Pro-EU MPs will raise the stakes on Monday in the battle over Brexit by publishing draft legislation to force a second referendum that could reverse the result of the 2016 vote.

A cross-party group of MPs, including Dominic Grieve, the former Conservative attorney general, wants Theresa May to give Parliament a greater say in deciding how Britain leaves the European Union.

It comes after reports emerged at the weekend of a planned “coup” by unnamed senior MPs to grab control of the parliamentary timetable by allowing backbenchers’ legislation to take precedence over the Government’s.

MPs are to vote on Mrs May’s deal on Tuesday night, with No 10 braced for a defeat by an unprecedented majority of more than 200.

The cross-party draft legislation published on Monday by Mr Grieve, the Liberal Democrat leader Sir Vince Cable and Lord Lisvane, the former clerk of the House of Commons, proposes another referendum in which voters would be given a choice between Mrs May’s deal or staying in the EU.

The draft law could in theory be tabled as early as Monday next week, if Mrs May loses on Tuesday and she has to come back to the Commons with a new plan for delivering Brexit. It will require John Bercow, the Speaker, to suspend centuries-old rules and make it easier for MPs to table laws that can be passed.

So that’s the speculation. The coup plotters are accused of wanting the following sequence of events to transpire:

  1. Vote down Theresa May’s deal
  2. Table a proposal to change Commons rules so motions proposed by backbenchers can take precedence over government business
  3. Force a vote that makes a no-deal Brexit impossible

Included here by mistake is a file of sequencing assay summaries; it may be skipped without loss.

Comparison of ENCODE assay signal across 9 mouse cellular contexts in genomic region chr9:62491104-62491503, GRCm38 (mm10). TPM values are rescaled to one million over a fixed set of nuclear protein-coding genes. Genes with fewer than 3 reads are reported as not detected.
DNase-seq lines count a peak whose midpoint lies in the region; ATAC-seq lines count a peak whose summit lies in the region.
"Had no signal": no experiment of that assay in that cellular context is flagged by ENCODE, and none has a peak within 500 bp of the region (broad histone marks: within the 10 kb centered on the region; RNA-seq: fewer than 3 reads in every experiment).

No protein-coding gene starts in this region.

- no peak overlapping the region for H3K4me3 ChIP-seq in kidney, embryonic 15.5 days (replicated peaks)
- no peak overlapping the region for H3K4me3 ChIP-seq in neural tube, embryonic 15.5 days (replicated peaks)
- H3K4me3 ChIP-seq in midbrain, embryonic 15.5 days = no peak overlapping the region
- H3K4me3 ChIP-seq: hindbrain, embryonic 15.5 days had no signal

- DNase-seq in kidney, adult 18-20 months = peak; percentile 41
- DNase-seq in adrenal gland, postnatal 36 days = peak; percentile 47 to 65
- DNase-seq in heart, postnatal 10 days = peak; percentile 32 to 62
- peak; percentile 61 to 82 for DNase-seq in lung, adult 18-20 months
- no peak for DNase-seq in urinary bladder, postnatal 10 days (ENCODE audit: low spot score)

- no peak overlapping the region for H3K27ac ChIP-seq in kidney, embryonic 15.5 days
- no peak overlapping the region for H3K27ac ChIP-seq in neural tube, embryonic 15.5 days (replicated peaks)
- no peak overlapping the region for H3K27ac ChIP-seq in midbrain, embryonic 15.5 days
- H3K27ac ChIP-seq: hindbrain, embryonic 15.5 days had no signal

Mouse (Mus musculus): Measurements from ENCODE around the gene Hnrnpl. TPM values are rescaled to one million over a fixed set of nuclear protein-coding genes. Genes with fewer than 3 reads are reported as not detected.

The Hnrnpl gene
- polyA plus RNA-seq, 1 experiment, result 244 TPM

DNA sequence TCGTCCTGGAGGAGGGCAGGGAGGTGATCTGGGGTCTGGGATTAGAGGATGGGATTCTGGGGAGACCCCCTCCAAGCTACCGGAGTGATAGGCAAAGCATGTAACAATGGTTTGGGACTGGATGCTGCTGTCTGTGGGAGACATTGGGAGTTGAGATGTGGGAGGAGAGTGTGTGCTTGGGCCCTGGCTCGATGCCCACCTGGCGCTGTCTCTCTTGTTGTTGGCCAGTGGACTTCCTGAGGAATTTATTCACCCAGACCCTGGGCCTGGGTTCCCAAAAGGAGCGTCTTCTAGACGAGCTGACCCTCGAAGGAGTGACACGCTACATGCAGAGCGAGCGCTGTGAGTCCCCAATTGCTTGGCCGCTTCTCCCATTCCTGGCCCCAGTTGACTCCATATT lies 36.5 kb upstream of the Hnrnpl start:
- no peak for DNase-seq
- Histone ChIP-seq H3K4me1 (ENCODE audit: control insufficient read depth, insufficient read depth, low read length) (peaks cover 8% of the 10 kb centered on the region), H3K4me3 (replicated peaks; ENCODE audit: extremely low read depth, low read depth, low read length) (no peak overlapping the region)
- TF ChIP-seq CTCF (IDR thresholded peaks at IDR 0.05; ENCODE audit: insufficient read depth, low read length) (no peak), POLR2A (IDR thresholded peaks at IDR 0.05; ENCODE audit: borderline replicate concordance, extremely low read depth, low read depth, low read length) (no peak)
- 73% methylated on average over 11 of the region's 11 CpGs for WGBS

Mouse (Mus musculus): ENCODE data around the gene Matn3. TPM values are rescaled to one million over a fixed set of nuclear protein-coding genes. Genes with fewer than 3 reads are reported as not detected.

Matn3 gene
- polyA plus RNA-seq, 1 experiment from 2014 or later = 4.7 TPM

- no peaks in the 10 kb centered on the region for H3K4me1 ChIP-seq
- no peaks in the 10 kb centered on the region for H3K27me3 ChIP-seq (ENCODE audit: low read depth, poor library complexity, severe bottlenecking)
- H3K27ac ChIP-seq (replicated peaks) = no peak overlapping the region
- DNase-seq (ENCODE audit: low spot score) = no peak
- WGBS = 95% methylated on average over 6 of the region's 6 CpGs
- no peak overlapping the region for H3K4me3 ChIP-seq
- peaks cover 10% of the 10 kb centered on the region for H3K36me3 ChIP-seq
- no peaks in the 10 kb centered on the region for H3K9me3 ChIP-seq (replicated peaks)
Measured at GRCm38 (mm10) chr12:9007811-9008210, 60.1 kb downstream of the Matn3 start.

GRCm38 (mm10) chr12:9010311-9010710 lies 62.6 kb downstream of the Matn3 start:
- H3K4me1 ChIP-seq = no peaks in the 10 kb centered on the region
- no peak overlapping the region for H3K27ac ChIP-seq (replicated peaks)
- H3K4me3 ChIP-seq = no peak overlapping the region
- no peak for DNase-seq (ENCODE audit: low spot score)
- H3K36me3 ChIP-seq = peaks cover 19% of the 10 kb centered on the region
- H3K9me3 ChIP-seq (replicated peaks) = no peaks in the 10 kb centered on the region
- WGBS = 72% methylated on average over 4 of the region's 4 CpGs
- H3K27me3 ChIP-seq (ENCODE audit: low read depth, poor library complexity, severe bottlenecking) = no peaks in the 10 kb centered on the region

4. Delay Article 50 or revoke it outright
  5. And then – and this is the key – hold a second referendum, with the explicit intent of overturning the first one.

I think this is exactly what Remainers want to see happen.

A hard Brexit

The probability that we end up there increases because even MPs who are not pro-Remain think a hard Brexit is going to be disruptive. And many of them want to avoid that disruption. So they would back steps 1, 2 and 3, making it easier to get steps 4 and 5 on the table.

But let me make a digression to Germany here because they released economic figures this morning.

Germany’s economy witnessed lackluster growth in 2018, according to flash data released Tuesday, in line with expectations.

German gross domestic product (GDP) grew 1.5 percent in 2018, compared with 2.2 percent in 2017, the latest data from the Federal Statistics Office (Destatis) showed. The figures point to the weakest rate of growth in five years.

Destatis noted that the German economy had grown for the ninth year in a row, “although growth has lost momentum.”

Eric Schweitzer, head of the German Chambers of Commerce and Industry (DIHK), has previously warned that “Brexit threatens massive consequences for the German economy”.

He says:

“We must be clear what this is all about. More than 750,000 jobs in Germany depend on exports to Great Britain. Just-in-time production and supply chains are at risk”.

And, in the context of sputtering German growth, this is significant. Germany has more to worry about with Brexit than any nation except the UK itself and maybe Ireland. And this is especially true given Germany’s over-reliance on exports for growth.

I suspect that Brussels now understands that Brexit will be a disaster for the EU economy. And so, having made an object lesson out of Britain that would prevent other member states from wanting to leave the EU, they may want to avoid a no-deal Brexit too.

The EU may just well become the allies of pro-Remain MPs once Theresa May’s deal is blocked.

My view

I continue to see a delay or revocation of Article 50 as a base case. A no-deal Brexit carries a lot of risk. And there are enough enemies of the no-deal scenario in both the Conservative and Labour parties to make it a non-viable outcome.

Will this put the UK into a constitutional crisis. It could do. But, at a minimum, for Labour, despite Corbyn’s pro-Leave sympathies, he needs to go ahead and do the no-confidence vote if he knows what’s good for himself. May is a poor campaigner with a muddled message on Brexit. I think the Tories would dread going into a general election with her at the helm. Despite polls showing them ahead, they just might lose a snap election, making Jeremy Corbyn Prime Minister.

And given his more socialist anti-neoliberal agenda, that’s when a ‘very British coup’ scenario would really come into being.

We are only at the beginning of more turbulent years for western Democracies.